Dog Regulations to Farm Bill Scaled Back

New dog breeder and pet store regulations were removed, but a restriction on U.S. puppy imports remains.

A proposal to require new inspection and license regulations for some small dog and cat breeders, Internet sellers, and pet stores that breed pets for resale, was dropped this week due to continuing controversy.

In November, Senator Dick Durbin proposed attaching the amendment to the federal Farm Bill under debate now, but groups such as the Cat Fancier’s Association opposed it saying it was unnecessary and would unfairly target hobby breeders with as few as four or five breeding cat pairs.

Also dropped was a suggestion to allow third-party inspections of dog and cat breeders licensed under the U.S. Department of Agriculture. Third-party inspectors were to be approved by the USDA and required to adhere to standards “at least as protective of animal welfare” as the agency’s regulations.

Both proposals were reminiscent of the Pet Animal Welfare Statute (PAWS), which was defeated last year.

A related amendment from Durbin’s office to ban U.S. imports of dogs less than six months old if slated for sale, however, remains.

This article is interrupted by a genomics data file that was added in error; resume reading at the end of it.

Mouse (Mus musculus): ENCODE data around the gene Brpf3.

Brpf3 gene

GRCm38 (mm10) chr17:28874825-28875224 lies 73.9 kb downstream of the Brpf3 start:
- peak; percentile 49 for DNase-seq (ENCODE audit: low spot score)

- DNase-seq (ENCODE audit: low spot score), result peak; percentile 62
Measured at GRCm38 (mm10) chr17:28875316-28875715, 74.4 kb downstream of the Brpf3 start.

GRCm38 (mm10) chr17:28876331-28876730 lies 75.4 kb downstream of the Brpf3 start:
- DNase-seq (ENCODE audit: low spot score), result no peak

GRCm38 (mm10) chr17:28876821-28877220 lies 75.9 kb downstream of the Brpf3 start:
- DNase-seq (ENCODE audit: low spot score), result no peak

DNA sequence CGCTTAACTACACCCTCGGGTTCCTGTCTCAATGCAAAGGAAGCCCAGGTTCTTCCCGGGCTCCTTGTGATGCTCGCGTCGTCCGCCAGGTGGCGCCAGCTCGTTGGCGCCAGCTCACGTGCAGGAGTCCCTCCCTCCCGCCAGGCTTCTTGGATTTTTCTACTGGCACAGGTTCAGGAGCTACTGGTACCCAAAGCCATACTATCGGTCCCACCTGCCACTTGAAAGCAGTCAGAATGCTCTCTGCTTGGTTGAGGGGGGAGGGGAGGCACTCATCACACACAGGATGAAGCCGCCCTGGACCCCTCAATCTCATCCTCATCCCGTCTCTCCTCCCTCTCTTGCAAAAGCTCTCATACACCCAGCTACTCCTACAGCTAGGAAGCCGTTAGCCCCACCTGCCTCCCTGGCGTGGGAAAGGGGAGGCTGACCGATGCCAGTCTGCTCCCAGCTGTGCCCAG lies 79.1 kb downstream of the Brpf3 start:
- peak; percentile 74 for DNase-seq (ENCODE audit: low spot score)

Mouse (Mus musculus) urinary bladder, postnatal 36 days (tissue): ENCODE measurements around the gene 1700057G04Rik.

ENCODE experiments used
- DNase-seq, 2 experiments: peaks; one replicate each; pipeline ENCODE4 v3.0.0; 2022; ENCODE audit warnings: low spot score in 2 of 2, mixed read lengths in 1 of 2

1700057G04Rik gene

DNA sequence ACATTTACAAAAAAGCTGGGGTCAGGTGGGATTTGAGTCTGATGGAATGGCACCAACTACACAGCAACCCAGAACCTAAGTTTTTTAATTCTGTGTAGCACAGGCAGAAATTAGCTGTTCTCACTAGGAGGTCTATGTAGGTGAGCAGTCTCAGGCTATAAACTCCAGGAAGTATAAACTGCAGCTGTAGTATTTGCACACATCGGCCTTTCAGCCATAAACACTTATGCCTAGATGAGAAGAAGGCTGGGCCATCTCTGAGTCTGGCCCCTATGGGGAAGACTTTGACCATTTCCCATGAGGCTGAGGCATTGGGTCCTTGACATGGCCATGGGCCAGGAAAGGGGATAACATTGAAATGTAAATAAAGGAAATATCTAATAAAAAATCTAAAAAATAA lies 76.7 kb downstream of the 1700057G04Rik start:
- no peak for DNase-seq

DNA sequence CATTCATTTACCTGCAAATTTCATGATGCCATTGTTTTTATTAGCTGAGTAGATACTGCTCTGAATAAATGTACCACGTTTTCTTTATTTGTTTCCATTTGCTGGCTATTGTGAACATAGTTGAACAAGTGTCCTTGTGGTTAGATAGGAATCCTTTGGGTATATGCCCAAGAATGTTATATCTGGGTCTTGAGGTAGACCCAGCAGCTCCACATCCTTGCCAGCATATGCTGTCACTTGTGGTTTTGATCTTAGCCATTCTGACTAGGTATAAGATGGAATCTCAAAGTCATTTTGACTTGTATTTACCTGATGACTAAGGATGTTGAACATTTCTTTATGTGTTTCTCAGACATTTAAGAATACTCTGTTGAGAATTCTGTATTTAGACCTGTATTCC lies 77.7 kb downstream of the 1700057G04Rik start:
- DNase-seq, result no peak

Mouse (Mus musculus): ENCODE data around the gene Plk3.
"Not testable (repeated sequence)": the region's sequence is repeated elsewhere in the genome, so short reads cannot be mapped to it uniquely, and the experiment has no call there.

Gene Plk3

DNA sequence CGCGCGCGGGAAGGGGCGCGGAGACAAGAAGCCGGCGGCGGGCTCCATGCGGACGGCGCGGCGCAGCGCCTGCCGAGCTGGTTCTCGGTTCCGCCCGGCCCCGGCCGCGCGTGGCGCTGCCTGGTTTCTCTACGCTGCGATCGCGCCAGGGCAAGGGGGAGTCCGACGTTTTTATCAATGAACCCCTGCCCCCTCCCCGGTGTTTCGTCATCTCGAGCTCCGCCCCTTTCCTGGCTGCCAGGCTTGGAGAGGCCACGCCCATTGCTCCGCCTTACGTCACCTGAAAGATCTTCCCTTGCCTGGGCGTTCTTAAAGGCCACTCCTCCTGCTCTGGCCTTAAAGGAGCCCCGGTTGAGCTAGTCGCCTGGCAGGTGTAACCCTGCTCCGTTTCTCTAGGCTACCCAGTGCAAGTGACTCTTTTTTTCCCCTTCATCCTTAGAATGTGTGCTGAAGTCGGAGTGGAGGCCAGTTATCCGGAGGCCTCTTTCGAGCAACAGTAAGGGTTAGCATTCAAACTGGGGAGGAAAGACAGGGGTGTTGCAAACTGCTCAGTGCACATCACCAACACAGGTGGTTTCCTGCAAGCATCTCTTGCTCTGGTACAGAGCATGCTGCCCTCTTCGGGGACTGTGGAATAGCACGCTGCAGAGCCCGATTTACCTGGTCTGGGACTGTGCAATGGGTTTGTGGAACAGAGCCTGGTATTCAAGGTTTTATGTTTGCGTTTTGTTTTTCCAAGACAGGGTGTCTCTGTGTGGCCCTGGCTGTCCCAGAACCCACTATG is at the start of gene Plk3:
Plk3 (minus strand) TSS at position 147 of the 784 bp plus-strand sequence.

“We filed both of these two amendments … There were objections that were quietly raised against both,” Joe Shoemaker, director of communications for Durbin, said. “We felt that if we push both amendments, we stood a chance of losing both, so we opted to get at least one passed now and lay down a marker for future action on the second one.”

The puppy import ban (amendment No. 3619), which would amend the Animal Welfare Act, also requires that importers only accept dogs in good health that “have received all necessary vaccinations.”

Exceptions to the age restriction are allowed for research purposes or veterinary care if approved by the USDA.

-Rose Gordon, Associate News Editor for

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